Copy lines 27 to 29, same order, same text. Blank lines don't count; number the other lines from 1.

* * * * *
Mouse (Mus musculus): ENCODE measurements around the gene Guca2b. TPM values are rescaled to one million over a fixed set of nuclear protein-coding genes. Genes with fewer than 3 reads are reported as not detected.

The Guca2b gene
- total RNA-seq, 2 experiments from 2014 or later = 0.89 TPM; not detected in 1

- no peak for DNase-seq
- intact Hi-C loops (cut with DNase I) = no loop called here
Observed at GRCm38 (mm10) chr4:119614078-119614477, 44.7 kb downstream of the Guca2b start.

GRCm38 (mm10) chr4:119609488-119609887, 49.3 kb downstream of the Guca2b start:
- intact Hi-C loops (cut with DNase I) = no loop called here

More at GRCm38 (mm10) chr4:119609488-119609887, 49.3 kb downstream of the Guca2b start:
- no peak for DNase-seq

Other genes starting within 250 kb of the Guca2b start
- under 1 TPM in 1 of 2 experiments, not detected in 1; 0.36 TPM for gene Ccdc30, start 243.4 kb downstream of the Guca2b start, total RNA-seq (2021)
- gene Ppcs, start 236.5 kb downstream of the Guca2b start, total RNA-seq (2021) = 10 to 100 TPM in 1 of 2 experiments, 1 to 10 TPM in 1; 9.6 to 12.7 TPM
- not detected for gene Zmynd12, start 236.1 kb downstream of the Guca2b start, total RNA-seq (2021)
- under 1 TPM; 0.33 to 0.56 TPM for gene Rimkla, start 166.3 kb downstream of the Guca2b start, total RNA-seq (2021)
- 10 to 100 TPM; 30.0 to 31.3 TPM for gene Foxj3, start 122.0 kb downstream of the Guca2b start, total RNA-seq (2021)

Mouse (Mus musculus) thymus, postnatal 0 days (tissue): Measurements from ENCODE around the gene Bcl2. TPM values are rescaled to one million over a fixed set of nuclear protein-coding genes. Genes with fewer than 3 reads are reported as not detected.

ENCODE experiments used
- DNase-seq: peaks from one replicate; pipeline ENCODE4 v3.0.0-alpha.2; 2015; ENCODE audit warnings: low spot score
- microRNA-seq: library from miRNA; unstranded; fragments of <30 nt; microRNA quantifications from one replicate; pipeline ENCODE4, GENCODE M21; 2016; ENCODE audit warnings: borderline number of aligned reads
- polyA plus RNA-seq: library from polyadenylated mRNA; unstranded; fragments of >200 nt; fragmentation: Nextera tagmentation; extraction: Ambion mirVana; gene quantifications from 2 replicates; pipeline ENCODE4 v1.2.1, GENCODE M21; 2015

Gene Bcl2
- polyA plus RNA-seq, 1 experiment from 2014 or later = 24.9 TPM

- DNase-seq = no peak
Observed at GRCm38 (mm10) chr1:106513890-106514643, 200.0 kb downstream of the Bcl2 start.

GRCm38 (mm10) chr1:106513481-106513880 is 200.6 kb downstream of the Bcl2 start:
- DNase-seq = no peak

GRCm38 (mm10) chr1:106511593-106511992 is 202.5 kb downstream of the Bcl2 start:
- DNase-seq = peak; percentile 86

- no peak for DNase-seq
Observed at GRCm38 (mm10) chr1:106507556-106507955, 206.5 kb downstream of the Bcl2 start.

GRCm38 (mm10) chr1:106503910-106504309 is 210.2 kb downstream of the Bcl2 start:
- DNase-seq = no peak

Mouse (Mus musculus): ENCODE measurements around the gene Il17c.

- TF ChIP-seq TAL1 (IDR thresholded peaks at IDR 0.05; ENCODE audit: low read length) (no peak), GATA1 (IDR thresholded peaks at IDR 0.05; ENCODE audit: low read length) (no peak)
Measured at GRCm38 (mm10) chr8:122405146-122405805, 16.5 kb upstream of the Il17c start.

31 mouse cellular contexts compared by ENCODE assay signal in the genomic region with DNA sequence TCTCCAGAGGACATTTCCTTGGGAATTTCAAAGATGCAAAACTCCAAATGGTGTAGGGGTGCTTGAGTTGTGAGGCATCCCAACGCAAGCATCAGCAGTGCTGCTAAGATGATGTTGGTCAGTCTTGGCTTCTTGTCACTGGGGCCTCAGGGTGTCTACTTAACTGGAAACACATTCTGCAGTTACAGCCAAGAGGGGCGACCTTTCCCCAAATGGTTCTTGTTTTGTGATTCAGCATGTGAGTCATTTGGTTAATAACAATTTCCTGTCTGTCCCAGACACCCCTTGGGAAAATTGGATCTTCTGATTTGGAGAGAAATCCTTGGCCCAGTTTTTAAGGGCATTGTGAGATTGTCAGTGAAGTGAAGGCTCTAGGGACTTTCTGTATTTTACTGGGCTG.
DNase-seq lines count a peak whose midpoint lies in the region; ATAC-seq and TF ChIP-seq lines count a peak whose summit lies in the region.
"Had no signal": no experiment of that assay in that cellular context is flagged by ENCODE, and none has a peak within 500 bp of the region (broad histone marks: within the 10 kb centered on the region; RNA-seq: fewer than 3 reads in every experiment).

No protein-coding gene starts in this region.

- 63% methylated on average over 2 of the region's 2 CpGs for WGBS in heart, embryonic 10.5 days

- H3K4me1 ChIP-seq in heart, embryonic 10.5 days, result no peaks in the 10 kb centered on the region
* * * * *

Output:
- DNase-seq = no peak

GRCm38 (mm10) chr1:106511593-106511992 is 202.5 kb downstream of the Bcl2 start:
- DNase-seq = peak; percentile 86